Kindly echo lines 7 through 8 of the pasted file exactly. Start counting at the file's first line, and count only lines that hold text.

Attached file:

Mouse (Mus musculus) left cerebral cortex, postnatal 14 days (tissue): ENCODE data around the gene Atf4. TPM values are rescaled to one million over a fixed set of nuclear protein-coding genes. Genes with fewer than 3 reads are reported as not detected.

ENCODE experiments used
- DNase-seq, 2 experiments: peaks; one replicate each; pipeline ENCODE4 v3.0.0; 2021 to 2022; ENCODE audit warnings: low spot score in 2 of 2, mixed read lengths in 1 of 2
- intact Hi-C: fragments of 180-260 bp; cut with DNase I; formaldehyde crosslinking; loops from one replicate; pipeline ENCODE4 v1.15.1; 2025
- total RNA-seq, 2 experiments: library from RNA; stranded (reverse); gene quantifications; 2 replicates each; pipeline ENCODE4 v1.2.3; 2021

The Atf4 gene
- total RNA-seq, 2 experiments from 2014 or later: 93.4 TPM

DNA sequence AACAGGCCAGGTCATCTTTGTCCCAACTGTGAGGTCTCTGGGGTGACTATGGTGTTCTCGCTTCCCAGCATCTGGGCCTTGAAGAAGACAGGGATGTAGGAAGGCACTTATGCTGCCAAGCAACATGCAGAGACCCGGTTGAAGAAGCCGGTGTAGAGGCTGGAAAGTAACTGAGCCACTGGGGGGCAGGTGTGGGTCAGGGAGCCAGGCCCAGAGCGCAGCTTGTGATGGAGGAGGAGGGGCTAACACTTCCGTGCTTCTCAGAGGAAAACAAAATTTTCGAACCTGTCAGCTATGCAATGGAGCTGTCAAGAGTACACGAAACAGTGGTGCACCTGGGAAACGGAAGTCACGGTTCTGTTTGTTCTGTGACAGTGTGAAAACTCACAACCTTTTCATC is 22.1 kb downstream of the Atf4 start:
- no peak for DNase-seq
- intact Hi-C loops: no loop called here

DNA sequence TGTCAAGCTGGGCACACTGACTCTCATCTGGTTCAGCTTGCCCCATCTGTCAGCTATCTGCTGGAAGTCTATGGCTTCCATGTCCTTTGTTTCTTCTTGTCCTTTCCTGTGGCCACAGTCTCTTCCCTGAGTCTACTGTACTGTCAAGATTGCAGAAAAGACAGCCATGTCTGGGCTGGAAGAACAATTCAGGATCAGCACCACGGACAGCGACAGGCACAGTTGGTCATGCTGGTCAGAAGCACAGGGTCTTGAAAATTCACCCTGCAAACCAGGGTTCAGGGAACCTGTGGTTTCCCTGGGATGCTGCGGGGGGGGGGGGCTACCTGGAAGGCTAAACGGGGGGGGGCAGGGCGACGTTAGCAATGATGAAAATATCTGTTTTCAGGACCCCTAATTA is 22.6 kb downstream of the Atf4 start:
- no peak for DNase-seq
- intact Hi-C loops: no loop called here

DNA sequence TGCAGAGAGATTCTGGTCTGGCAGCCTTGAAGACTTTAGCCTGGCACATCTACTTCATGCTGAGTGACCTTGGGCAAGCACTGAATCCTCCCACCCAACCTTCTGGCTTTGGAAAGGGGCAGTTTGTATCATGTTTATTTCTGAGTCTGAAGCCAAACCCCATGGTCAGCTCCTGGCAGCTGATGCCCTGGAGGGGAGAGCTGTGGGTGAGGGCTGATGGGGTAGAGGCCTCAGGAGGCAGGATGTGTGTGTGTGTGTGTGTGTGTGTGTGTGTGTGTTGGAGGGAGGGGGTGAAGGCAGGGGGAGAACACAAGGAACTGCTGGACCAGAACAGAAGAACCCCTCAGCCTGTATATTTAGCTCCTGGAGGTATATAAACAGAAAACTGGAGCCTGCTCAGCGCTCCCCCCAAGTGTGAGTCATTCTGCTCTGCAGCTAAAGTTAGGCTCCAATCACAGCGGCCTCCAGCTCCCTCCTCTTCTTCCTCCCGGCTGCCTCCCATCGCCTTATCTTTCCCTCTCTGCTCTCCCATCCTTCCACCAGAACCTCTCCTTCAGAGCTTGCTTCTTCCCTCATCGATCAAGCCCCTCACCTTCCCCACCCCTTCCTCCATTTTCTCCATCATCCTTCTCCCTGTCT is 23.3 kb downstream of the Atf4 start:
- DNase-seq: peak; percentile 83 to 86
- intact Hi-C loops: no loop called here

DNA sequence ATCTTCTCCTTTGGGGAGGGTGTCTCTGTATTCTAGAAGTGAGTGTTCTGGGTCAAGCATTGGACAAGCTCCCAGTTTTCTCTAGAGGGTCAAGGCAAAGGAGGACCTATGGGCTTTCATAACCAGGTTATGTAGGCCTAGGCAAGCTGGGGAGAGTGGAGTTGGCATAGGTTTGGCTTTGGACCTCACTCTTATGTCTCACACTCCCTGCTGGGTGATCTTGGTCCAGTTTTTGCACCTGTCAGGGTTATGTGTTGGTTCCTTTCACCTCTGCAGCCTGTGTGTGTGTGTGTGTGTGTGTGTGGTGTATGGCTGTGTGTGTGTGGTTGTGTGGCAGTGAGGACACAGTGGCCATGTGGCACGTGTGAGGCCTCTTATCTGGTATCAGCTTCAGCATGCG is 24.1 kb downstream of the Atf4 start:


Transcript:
- total RNA-seq, 2 experiments from 2014 or later: 93.4 TPM

DNA sequence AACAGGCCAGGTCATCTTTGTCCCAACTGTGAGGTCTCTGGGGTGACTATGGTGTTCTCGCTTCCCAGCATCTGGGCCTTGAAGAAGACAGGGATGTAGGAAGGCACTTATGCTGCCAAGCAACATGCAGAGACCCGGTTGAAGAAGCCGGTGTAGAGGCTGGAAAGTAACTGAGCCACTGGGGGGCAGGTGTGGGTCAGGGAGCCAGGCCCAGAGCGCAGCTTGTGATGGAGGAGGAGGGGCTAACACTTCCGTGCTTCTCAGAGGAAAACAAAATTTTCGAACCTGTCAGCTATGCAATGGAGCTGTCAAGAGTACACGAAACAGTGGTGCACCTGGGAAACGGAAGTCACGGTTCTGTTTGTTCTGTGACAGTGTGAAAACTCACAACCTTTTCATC is 22.1 kb downstream of the Atf4 start: